2017-09-26 (10)I often talk of and write about the personal and connective aspect of wine and food. I don’t care if you ate at some restaurant that’s hot just because you were supposed to go there or because it was cool to be there, and you didn’t express any sense of awe or delight in doing so. I don’t give a fuck how big your wine collection is if its just a raw number to impress, or a list of expensive names, and you can’t show the appropriate respect and joy for owning the passion and labor of top winemakers. In fact, as I have gotten older, it’s the simpler pleasures that resonate more often with me. It’s the explorations and appreciation of local and craft food and beverages. Or its other cultures, seeing how the histories and traditions come together on a plate and in a glass to create connection, often in very straightforward and seemingly simpler wine and food. It’s seeing the power of these traditions, not just within any given group, but in cutting across lines, like the glass of arak I shared with a Syrian refugee earlier this year. It becomes all at once familiar and familial.

My friend is from Galicia in Northern Spain. In part, its what made me first explore the wine and food of that region many years back. It’s what made his mother bring back a hunk of local cheese for me to try, and no airline official was going to pry it from her hands. My friend would do anything for you (and if you are in my area, most likely has) so it was easy and small repayment over the years to drop off the occasional bottle of Albarino or Spanish Solera Brandy, or a piece of Tetilla or a serving of Empanada Gallega, because they were all delicious first of all, and he could share them with his family and parents, a bridge in a glass or on a plate.

My friend is an honorable guy who is both honored to be a father and honors his father as well. We were talking one day recently and he asked me if I knew where he could get Callos, the traditional Galician chickpea stew. He wanted to get it for his father who is in his 90s, knowing he would be thrilled by it. Seemingly simpler food. So I shot a message to another really good guy I know, Angel Leston, the owner of Casa d’Paco in Newark. I met Angel and immediately had great appreciation for his restaurant, his story and for him as a person. We shot a video together shortly after that, telling his story and turning more people on to his very special place. (The video can be seen here.) Angel’s family is from the same part of Galicia that my friend’s family is from. Angel also is a guy who is both honored to be a father and honors his father. His father is Paco, who the restaurant is named for. Paco (pictured above with Angel and me) is the chef, he was the builder of the space along with Angel. Angel said no problem, that he would have some Callos made. He understood without the need for any lengthy explanation.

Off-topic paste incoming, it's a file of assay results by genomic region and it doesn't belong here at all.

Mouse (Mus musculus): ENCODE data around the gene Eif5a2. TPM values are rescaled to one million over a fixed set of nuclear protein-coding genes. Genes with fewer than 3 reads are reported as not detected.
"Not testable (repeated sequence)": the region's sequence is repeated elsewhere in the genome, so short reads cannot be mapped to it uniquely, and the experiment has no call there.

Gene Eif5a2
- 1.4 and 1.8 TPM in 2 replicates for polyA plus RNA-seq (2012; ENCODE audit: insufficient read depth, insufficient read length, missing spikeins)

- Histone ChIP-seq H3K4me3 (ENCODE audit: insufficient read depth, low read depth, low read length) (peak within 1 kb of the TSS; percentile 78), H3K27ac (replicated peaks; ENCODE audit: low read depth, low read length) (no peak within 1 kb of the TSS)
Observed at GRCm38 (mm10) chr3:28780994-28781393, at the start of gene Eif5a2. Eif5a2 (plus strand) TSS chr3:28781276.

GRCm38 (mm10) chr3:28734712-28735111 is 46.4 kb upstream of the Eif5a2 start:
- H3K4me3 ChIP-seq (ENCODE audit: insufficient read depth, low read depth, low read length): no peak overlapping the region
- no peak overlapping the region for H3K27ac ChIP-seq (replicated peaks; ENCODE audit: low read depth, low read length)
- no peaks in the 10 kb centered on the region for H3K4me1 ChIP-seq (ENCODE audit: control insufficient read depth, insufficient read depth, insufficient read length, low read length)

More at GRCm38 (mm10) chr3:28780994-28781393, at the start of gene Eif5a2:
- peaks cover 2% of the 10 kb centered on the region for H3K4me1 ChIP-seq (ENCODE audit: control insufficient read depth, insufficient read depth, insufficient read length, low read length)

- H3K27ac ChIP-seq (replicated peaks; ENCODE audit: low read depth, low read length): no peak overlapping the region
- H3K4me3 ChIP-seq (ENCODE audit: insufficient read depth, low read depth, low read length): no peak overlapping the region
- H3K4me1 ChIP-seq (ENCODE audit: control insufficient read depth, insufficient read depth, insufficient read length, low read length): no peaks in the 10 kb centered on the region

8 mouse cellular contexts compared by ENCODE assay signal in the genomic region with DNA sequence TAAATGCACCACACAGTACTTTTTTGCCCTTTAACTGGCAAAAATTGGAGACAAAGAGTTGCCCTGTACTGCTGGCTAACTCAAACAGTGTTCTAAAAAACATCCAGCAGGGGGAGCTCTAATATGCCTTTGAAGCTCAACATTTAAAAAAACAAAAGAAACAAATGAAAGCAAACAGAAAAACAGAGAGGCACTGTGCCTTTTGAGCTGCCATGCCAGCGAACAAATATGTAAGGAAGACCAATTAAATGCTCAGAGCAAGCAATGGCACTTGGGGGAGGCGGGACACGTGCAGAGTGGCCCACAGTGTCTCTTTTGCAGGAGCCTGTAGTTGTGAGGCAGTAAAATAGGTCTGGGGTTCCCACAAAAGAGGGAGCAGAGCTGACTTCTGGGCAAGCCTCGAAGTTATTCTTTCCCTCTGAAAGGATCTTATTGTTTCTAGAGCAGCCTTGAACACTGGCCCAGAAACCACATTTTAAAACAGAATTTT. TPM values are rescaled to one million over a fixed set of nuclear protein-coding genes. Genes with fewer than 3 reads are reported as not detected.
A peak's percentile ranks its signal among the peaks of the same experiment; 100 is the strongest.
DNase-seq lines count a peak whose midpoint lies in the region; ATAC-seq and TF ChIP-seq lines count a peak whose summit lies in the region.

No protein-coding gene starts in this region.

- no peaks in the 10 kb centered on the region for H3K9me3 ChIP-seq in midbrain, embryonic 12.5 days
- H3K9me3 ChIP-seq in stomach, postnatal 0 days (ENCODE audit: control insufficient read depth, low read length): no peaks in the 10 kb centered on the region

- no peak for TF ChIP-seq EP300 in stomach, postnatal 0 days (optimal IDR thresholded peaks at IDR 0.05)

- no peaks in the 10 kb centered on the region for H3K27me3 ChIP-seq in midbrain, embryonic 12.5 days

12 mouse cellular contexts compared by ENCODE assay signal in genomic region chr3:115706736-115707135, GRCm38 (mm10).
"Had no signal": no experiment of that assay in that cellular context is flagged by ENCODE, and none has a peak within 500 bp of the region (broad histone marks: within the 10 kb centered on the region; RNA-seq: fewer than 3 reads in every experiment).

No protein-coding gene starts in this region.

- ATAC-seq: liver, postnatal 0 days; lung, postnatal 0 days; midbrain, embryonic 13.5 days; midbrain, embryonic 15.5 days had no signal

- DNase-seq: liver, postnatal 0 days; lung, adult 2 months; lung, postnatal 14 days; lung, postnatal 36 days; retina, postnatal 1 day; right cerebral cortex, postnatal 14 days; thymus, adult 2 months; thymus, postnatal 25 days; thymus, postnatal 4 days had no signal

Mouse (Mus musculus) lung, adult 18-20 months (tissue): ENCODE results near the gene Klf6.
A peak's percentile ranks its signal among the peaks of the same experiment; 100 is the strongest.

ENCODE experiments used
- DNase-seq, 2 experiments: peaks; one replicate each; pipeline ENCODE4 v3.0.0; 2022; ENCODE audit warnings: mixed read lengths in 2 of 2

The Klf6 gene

I will admit, I got emotional. A number of times throughout arranging this. My own father was one of the most honorable men anyone knew. He has been dead many years now but I always wonder if I ever live up to honoring him as a father, and as a son. To be compared to him to this day is still flattering and slightly embarrassing because I don’t ever really think I can be the person he was. An opportunity to help a friend honor his father, and to honor a friend’s father in some seemingly simple yet significant way meant a lot to me; yes, it was a way for me to honor my own father still.

Angel let me know that the Callos was ready, so my friend and I drove down to the Ironbound to the restaurant to pick it up. While we waited for Angel to arrive, we had to indulge in some of the classic pulpo that the restaurant serves up, that I washed down with an Albarino and my friend with the Galician beer, Estrella. Angel walked in, I introduced them and they broke into full local Spanish dialect. Part of the way through the conversation, as I stood there smiling, Angel said, you have no idea what we are saying, do you? I said I don’t recognize most of the words but I totally get it. I understood. I was listening to two guys honored to be where they were, where they were from, and honoring their fathers.

On the drive home, my friend said, I owe you big time. No you don’t, I said to him, and to myself I said, I owe you. Thank you for the chance to do this.